Nick McKim Government regulatory failures responsible for latest salmonella outbreak

“We have had five serious salmonella outbreaks in just over two years, but not once has a government Minister accepted responsibility or proposed a solution.” Mr McKim said that it is disappointing that the café concerned in the latest outbreak has been named, as it was clearly not responsible for the outbreak, and called on the Minister to make it clear that practises at the café publicly named in the Mercury today were not responsible for the outbreak. “The Minister should be out defending the café owners and staff today, but instead he has allowed a situation to develop whereby people who are not responsible for the outbreak are personally and professionally disadvantaged; it is a situation for which he should take responsibility and apologise.”

( Tonight: ABC Stateline says it will reveal the truth about the outbreak … )
Nick McKim MP
Thursday, 7th February 2008

THE Tasmanian Greens today said that the government is responsible for putting public health at risk by failing to properly regulate the egg industry in Tasmania, after eggs were implicated in the most recent salmonella outbreak near Hobart.

Greens Deputy leader Nick McKim MP said that after five serious salmonella outbreaks in just over two years, involving nearly 200 people, it is clear that the government is not doing enough to protect human health in Tasmania.

“Raw eggs continue to be linked to salmonella outbreaks, yet we have seen no significant policy response from the government with the result that people’s lives have been placed at risk,” Mr McKim said.

“The Director of Public Health has implicated raw egg as the cause of the latest outbreak, and the real question is where did the eggs come from, and what is the Primary Industries Minister going to do to clean up the battery farming sector in Tasmania.”

Mr McKim demanded that Mr Llewellyn and Health Minister Lara Giddings sit down and come up with a proposal to properly protect the public from salmonella outbreaks, which Mr McKim said must involve a structural reform whereby the Health Department takes responsibility for regulating human health aspects of Tasmania’s intensive farming sector.

“The Department of Primary Industries provides industry support services to Tasmania’s intensive farming sector, while simultaneously attempting to regulate the same people: it is a classic conflict of interest scenario.”

“We have had five serious salmonella outbreaks in just over two years, but not once has a government Minister accepted responsibility or proposed a solution.”

Mr McKim said that it is disappointing that the café concerned in the latest outbreak has been named, as it was clearly not responsible for the outbreak, and called on the Minister to make it clear that practises at the café publicly named in the Mercury today were not responsible for the outbreak.

“The Minister should be out defending the café owners and staff today, but instead he has allowed a situation to develop whereby people who are not responsible for the outbreak are personally and professionally disadvantaged; it is a situation for which he should take responsibility and apologise.”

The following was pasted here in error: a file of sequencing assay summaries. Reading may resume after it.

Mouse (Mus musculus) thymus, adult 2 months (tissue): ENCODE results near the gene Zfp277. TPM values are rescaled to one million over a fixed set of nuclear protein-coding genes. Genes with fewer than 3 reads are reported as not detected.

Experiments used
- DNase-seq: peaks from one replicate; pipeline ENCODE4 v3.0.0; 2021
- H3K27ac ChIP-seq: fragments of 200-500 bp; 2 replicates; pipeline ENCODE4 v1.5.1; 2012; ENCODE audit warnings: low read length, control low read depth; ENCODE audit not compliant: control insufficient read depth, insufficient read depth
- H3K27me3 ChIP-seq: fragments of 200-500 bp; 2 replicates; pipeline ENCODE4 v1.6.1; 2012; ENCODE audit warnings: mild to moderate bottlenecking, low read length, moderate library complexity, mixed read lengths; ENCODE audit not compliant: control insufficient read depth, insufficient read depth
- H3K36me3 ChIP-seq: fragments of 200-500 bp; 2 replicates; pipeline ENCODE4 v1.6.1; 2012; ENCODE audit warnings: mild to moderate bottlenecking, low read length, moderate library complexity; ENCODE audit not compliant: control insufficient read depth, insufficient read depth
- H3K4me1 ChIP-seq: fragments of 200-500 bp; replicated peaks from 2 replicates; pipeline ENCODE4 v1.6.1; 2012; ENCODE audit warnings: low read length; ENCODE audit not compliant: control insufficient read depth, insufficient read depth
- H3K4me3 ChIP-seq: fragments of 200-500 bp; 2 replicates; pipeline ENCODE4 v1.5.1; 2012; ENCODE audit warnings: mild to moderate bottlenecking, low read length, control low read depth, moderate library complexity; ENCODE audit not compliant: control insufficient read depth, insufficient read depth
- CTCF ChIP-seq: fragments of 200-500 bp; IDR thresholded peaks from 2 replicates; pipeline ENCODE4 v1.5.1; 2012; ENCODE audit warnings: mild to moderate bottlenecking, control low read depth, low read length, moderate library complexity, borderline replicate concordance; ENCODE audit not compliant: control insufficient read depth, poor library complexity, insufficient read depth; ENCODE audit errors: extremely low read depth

David Llewellyn, MHA

Minister for Primary Industries and Water

Thursday, 7 February 2008

Investigation Into Salmonella Outbreak

Primary Industries Minister David Llewellyn says a comprehensive and competent investigation is underway into the recent salmonella outbreak in Hobart.

He said that Biosecurity and Product Integrity officers, Health officers and Local Government staff are all playing proper roles in response to the outbreak.

“At this stage of the investigation, the underlying factors involved in the outbreak have not been confirmed and product integrity officers have not been able to identify any unsafe egg production practices associated with the eggs used,” Mr Llewellyn said.

“The public must however remember that even eggs produced under the most ideal conditions can carry microbial contamination.

“Eggs are not a sterile food product. Without making any comment on the current case under investigation, it remains a fact that like so many other animal products, eggs should be properly handled and cooked before consumption.

“This is the advice of public health authorities and I urge people to follow that advice.”

The industry is regulated under the Egg Industry Act 2002 which is administered by the Department of Primary Industries and Water and deals with a range of matters including food safety, animal welfare and biosecurity.

“This broad scope means that DPIW is best placed to administer the Act and this provides for efficient and integrated regulation of the industry,” Mr Llewellyn said.

“The administration of the Act is undertaken by staff from the Biosecurity and Product Integrity Division of DPIW which is not tasked with any egg industry development role and its activities do not conflict with any other activity of the Department,” Mr Llewellyn said.

“Where matters of food safety are involved, DPIW works very closely with DHHS to minimise risks, undertake investigations and ensure unsafe practices are corrected. That cooperation continues in this case.”

Prior outbreaks have resulted in a robust regulatory response from DPIW which resulted in significant improvements to the egg production programs of the producer involved.

“It is simply not true to assert or imply that these case weren’t properly dealt with,” Mr Llewellyn said.